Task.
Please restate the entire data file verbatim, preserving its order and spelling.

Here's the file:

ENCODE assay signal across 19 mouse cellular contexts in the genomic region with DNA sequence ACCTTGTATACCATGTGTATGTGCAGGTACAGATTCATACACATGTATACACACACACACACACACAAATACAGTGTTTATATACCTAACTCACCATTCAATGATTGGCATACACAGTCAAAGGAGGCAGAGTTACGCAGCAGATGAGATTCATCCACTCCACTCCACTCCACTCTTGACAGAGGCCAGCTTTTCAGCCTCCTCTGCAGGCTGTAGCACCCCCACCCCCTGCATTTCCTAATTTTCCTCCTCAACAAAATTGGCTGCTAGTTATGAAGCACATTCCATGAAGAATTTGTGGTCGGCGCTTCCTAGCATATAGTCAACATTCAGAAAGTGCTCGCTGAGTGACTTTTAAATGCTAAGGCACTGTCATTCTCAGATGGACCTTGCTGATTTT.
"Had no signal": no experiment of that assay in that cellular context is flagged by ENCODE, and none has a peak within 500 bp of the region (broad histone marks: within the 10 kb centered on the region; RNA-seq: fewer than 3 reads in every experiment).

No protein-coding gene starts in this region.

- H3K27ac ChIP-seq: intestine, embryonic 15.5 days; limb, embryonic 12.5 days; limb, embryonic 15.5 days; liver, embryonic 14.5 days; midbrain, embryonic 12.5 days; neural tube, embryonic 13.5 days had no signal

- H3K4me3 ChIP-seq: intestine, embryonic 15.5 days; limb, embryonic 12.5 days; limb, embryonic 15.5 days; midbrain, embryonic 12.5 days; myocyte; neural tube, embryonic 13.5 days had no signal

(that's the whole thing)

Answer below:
ENCODE assay signal across 19 mouse cellular contexts in the genomic region with DNA sequence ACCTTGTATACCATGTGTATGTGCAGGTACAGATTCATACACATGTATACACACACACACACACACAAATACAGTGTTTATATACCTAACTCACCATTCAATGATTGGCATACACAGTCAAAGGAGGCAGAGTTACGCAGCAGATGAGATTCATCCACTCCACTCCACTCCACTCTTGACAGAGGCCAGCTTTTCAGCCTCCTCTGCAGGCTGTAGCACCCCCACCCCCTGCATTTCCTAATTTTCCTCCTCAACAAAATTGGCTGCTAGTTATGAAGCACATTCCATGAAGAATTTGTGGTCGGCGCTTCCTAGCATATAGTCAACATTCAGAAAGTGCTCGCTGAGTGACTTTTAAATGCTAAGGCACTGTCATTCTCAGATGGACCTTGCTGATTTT.
"Had no signal": no experiment of that assay in that cellular context is flagged by ENCODE, and none has a peak within 500 bp of the region (broad histone marks: within the 10 kb centered on the region; RNA-seq: fewer than 3 reads in every experiment).

No protein-coding gene starts in this region.

- H3K27ac ChIP-seq: intestine, embryonic 15.5 days; limb, embryonic 12.5 days; limb, embryonic 15.5 days; liver, embryonic 14.5 days; midbrain, embryonic 12.5 days; neural tube, embryonic 13.5 days had no signal

- H3K4me3 ChIP-seq: intestine, embryonic 15.5 days; limb, embryonic 12.5 days; limb, embryonic 15.5 days; midbrain, embryonic 12.5 days; myocyte; neural tube, embryonic 13.5 days had no signal